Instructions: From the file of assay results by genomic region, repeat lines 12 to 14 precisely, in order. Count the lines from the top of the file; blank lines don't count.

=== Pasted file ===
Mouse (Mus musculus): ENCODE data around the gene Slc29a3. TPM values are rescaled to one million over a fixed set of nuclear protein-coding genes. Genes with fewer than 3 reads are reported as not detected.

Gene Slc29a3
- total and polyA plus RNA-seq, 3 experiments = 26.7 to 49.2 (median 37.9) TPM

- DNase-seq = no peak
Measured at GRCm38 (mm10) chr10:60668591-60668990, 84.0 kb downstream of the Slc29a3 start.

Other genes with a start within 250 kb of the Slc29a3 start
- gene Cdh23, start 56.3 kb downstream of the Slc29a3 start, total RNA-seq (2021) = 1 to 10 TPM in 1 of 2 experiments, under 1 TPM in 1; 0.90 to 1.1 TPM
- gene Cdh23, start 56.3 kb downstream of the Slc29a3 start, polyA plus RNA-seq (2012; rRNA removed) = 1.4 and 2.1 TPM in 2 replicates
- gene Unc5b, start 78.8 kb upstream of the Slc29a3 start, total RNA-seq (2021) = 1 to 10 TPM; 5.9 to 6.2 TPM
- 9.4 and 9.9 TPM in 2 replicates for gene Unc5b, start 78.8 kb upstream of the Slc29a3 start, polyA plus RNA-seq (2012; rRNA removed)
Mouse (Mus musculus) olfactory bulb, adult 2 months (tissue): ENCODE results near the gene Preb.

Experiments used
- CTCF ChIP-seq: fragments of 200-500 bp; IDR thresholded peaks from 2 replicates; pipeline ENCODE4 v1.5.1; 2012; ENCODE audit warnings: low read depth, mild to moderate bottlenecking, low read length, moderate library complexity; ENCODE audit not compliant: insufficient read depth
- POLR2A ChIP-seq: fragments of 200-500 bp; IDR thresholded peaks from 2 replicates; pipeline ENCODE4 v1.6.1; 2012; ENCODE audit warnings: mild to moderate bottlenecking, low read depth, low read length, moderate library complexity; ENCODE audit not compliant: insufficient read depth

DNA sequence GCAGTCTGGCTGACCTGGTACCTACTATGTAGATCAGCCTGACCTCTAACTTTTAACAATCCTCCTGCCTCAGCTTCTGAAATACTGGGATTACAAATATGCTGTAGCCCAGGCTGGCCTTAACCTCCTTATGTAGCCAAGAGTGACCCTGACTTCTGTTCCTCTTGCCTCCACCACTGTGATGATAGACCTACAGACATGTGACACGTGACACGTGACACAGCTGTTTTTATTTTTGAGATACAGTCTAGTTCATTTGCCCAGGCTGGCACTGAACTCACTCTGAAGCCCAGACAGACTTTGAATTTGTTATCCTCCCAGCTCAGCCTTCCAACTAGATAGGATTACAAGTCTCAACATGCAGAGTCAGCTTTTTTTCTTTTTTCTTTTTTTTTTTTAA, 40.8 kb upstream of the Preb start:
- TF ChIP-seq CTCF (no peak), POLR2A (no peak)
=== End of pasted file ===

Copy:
Experiments used
- CTCF ChIP-seq: fragments of 200-500 bp; IDR thresholded peaks from 2 replicates; pipeline ENCODE4 v1.5.1; 2012; ENCODE audit warnings: low read depth, mild to moderate bottlenecking, low read length, moderate library complexity; ENCODE audit not compliant: insufficient read depth
- POLR2A ChIP-seq: fragments of 200-500 bp; IDR thresholded peaks from 2 replicates; pipeline ENCODE4 v1.6.1; 2012; ENCODE audit warnings: mild to moderate bottlenecking, low read depth, low read length, moderate library complexity; ENCODE audit not compliant: insufficient read depth